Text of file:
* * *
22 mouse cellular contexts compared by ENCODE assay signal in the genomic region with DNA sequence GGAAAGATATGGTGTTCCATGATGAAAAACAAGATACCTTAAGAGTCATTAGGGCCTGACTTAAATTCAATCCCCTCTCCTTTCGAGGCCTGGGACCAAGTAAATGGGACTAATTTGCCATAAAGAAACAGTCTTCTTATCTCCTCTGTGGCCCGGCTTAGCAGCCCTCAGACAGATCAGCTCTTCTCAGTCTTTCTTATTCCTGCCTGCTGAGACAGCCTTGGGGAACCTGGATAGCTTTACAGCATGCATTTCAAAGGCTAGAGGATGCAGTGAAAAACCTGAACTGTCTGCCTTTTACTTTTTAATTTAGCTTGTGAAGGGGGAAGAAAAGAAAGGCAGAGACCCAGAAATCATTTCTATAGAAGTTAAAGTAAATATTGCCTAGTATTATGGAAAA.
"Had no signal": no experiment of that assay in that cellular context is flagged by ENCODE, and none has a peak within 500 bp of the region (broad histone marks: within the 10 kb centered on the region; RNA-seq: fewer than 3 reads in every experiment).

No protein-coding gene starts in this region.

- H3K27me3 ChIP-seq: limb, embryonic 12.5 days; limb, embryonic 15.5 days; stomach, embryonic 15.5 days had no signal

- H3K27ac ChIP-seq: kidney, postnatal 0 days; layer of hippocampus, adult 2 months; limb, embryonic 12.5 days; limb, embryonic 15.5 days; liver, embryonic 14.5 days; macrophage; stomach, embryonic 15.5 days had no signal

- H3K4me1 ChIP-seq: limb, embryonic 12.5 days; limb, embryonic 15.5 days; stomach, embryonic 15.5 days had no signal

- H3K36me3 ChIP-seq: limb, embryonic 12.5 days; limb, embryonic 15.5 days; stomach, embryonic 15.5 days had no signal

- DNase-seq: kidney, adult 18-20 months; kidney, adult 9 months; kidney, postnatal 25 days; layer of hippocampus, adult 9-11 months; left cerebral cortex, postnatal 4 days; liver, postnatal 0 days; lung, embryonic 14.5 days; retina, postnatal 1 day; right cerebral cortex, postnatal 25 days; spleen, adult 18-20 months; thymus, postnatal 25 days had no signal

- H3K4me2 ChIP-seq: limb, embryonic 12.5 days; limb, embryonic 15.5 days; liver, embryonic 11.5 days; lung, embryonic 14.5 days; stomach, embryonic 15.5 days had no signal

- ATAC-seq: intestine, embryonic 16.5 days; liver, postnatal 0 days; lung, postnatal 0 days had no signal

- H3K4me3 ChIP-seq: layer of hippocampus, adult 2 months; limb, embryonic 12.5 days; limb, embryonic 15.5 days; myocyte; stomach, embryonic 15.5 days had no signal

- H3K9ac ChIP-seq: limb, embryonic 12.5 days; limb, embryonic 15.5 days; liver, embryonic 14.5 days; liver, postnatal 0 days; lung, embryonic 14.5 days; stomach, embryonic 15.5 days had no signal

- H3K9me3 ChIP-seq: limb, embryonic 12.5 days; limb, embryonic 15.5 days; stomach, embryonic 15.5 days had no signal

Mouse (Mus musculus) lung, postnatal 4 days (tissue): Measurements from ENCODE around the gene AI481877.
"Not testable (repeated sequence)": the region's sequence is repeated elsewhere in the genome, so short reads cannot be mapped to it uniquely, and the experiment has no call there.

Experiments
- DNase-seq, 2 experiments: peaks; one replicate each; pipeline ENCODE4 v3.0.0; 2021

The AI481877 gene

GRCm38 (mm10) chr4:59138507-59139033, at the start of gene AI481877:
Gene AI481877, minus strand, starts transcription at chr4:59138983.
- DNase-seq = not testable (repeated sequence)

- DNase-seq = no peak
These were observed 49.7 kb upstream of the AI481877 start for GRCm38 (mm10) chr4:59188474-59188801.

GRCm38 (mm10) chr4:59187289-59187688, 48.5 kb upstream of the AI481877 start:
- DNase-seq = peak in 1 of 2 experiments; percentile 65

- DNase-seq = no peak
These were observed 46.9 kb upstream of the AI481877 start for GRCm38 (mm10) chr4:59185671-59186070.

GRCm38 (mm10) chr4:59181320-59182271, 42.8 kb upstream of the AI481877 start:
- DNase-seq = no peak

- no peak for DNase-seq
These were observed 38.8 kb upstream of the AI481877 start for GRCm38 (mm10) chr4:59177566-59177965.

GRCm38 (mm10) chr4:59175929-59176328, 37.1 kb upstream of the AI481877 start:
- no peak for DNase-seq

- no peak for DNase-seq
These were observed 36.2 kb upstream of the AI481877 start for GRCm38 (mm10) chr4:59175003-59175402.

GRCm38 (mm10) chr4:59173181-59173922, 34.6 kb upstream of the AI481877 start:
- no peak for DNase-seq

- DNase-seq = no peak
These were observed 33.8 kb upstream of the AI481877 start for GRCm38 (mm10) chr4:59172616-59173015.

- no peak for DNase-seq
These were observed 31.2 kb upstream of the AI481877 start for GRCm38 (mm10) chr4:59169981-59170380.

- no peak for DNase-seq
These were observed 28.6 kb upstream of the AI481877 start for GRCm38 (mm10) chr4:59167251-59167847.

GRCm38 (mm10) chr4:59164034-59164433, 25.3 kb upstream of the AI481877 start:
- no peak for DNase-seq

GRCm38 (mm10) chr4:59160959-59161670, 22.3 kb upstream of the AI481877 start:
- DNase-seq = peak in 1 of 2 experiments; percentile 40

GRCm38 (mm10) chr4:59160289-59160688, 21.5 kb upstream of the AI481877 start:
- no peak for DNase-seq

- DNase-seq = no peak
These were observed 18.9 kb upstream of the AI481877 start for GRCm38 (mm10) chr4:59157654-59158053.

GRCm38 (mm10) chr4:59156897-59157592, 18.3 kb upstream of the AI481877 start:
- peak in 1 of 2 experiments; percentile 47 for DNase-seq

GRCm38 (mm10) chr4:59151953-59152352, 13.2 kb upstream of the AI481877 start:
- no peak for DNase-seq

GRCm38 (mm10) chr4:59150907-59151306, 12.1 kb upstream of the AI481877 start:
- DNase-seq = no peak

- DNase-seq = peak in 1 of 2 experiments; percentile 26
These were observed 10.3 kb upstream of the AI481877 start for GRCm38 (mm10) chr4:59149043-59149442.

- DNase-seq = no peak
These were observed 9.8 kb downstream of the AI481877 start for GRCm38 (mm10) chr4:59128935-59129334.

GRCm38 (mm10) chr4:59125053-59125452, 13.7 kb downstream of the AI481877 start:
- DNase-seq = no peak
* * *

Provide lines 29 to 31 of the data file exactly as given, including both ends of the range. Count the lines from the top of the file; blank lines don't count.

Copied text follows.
- DNase-seq = no peak

- no peak for DNase-seq
These were observed 38.8 kb upstream of the AI481877 start for GRCm38 (mm10) chr4:59177566-59177965.